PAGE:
3. Token-loaded notes—a blockchain offline wallet to store assets, aka Ledger wallet, in the form of a banknote or any other convenient carrier that can be loaded with currency to spend offline by handling the note to another person offline, like traditional cash. Though it is the most futuristic but yet reliable way to enable offline payment using digital money as they can easily be transferred from such note-based wallets to digital wallets and vice versa. Challenge: The need for NFC or special minting devices.

The role of blockchain in promoting financial inclusion

The top-priority task for technology companies is not about giving the unbanked access to traditional banks. In most cases, low-income people won’t meet their criteria, such as fees, minimum balances, credit scoring, or others, and thus remain unbanked. The goal here is to provide an alternative way for them to access the advantages of the digital economy. Blockchain technology not only supports the development of digital payment solutions but also plays a critical role in enhancing economic conditions for unbanked populations. Digital banking, credit, and retirement savings may become accessible to even more people globally, ensuring stability and financial security.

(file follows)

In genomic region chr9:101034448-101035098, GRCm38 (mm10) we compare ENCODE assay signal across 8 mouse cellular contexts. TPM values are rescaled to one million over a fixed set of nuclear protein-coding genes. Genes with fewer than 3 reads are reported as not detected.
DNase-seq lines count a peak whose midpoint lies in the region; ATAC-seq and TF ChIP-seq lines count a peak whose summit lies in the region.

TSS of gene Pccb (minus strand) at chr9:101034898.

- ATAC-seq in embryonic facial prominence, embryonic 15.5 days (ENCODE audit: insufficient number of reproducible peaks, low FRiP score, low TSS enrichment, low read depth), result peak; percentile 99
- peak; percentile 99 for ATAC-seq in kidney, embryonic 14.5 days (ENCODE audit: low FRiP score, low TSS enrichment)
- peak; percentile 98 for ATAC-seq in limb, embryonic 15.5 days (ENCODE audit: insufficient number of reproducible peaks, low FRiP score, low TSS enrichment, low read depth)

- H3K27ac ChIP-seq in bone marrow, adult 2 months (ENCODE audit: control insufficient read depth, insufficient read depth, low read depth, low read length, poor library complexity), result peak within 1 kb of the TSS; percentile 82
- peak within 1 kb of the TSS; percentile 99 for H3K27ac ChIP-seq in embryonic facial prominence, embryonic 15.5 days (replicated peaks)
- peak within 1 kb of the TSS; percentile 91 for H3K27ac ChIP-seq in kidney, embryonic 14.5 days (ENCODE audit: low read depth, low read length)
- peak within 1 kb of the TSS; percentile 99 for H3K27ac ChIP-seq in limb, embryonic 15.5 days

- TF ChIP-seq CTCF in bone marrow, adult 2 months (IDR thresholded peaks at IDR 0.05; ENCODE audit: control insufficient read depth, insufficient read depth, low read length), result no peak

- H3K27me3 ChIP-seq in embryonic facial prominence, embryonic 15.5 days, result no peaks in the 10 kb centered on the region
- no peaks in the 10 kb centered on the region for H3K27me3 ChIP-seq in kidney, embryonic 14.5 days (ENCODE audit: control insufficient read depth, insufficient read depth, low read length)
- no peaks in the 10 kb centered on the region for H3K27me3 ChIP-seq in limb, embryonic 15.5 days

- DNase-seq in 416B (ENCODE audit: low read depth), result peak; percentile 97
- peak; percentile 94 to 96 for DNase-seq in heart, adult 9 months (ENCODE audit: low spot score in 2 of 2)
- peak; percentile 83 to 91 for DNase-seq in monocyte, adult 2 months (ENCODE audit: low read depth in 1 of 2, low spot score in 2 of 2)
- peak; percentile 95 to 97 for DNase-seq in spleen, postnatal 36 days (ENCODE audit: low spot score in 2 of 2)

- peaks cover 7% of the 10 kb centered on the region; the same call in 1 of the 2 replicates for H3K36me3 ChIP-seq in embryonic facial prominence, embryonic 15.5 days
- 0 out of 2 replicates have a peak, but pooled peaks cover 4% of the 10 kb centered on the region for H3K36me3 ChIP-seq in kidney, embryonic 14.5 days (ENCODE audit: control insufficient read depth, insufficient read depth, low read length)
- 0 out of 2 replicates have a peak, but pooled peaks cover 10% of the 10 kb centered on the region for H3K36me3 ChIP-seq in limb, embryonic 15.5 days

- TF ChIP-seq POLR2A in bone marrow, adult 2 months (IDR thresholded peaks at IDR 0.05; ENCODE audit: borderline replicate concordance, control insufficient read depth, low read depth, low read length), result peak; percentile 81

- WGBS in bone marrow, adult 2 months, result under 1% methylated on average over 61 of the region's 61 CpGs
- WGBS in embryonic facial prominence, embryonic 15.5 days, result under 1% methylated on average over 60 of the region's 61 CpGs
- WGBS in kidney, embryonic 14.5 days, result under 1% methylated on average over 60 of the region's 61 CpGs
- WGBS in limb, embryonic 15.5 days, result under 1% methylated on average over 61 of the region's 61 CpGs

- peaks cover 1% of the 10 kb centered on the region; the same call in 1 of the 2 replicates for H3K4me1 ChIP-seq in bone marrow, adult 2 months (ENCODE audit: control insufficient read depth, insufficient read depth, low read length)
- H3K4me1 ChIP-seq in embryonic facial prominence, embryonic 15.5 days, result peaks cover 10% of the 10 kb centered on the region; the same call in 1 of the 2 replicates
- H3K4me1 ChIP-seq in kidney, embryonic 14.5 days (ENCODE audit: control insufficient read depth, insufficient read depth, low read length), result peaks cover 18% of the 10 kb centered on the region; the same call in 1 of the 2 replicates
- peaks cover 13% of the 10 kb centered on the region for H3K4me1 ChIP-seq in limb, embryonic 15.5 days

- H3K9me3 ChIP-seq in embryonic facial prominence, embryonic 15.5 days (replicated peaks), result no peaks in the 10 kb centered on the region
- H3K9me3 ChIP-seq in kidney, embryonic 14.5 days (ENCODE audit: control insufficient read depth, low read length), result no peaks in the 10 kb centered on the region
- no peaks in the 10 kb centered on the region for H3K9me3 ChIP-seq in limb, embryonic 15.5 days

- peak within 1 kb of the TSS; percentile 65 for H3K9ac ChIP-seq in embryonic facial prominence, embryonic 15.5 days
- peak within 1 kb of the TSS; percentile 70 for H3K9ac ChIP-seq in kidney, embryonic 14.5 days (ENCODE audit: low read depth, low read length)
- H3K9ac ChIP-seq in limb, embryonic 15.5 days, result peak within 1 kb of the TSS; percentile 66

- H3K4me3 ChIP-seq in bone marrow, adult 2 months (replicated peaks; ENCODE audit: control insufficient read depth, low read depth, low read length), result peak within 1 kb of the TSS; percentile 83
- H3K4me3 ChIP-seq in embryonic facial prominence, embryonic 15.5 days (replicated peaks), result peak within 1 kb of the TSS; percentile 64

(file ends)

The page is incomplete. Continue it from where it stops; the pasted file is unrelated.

Blockchain-enabled solutions can facilitate secure and efficient transactions, thus removing barriers to financial inclusion. By doing so, companies can foster and support more sustainable and equitable economic development.

  • Ross Kolodiazhnyi

    Ross Kolodiazhnyi is an executive leader and entrepreneur with over 14 years of experience in FinTech, including blockchain, cryptocurrencies, RWA tokenization, and AI. As a CEO of DCM, he creates a trailblazing SaaS for asset tokenization and financial messaging processing. In his portfolio, there are international banks, award-winning regulated & decentralized crypto and blockchain innovations, and AI products.